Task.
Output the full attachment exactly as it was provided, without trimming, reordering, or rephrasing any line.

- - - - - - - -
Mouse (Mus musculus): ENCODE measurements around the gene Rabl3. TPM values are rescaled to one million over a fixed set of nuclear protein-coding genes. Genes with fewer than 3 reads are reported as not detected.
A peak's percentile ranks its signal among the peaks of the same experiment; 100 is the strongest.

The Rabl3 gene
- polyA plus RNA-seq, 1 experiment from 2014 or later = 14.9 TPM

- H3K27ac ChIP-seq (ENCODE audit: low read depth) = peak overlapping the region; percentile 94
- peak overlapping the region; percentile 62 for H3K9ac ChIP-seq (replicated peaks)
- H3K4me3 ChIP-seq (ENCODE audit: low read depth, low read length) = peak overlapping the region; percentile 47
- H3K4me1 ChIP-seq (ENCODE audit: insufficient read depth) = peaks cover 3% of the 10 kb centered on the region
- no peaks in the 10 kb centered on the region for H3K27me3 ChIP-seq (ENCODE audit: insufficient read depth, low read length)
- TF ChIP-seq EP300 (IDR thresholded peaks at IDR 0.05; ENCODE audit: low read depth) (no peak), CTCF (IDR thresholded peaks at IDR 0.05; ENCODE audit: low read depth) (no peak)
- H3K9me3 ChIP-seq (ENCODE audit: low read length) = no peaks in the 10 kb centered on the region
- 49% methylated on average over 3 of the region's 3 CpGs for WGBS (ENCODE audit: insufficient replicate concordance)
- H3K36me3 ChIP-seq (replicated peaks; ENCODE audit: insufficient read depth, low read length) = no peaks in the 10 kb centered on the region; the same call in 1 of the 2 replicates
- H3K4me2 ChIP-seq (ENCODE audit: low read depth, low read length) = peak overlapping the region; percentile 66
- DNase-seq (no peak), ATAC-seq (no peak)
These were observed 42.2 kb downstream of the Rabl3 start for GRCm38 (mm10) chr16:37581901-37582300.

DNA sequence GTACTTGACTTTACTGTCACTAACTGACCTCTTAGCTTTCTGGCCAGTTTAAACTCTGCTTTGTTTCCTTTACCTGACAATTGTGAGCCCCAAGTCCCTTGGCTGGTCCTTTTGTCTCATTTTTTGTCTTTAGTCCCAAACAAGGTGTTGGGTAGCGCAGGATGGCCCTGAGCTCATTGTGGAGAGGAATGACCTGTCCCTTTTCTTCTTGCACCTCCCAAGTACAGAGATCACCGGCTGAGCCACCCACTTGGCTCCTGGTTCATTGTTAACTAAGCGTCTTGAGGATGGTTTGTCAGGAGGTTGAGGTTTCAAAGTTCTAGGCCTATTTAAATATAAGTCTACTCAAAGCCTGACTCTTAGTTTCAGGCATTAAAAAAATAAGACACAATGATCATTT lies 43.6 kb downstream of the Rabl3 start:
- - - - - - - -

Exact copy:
Mouse (Mus musculus): ENCODE measurements around the gene Rabl3. TPM values are rescaled to one million over a fixed set of nuclear protein-coding genes. Genes with fewer than 3 reads are reported as not detected.
A peak's percentile ranks its signal among the peaks of the same experiment; 100 is the strongest.

The Rabl3 gene
- polyA plus RNA-seq, 1 experiment from 2014 or later = 14.9 TPM

- H3K27ac ChIP-seq (ENCODE audit: low read depth) = peak overlapping the region; percentile 94
- peak overlapping the region; percentile 62 for H3K9ac ChIP-seq (replicated peaks)
- H3K4me3 ChIP-seq (ENCODE audit: low read depth, low read length) = peak overlapping the region; percentile 47
- H3K4me1 ChIP-seq (ENCODE audit: insufficient read depth) = peaks cover 3% of the 10 kb centered on the region
- no peaks in the 10 kb centered on the region for H3K27me3 ChIP-seq (ENCODE audit: insufficient read depth, low read length)
- TF ChIP-seq EP300 (IDR thresholded peaks at IDR 0.05; ENCODE audit: low read depth) (no peak), CTCF (IDR thresholded peaks at IDR 0.05; ENCODE audit: low read depth) (no peak)
- H3K9me3 ChIP-seq (ENCODE audit: low read length) = no peaks in the 10 kb centered on the region
- 49% methylated on average over 3 of the region's 3 CpGs for WGBS (ENCODE audit: insufficient replicate concordance)
- H3K36me3 ChIP-seq (replicated peaks; ENCODE audit: insufficient read depth, low read length) = no peaks in the 10 kb centered on the region; the same call in 1 of the 2 replicates
- H3K4me2 ChIP-seq (ENCODE audit: low read depth, low read length) = peak overlapping the region; percentile 66
- DNase-seq (no peak), ATAC-seq (no peak)
These were observed 42.2 kb downstream of the Rabl3 start for GRCm38 (mm10) chr16:37581901-37582300.

DNA sequence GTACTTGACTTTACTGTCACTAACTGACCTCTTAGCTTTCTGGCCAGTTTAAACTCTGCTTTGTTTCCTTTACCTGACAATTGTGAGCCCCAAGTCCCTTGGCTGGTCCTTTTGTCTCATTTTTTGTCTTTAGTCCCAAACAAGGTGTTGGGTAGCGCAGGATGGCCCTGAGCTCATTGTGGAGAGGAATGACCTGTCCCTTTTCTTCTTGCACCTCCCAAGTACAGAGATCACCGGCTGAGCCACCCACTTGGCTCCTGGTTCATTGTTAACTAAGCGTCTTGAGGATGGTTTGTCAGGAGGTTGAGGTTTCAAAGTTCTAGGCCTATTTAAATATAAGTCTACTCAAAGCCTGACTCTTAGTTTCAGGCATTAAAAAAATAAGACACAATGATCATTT lies 43.6 kb downstream of the Rabl3 start: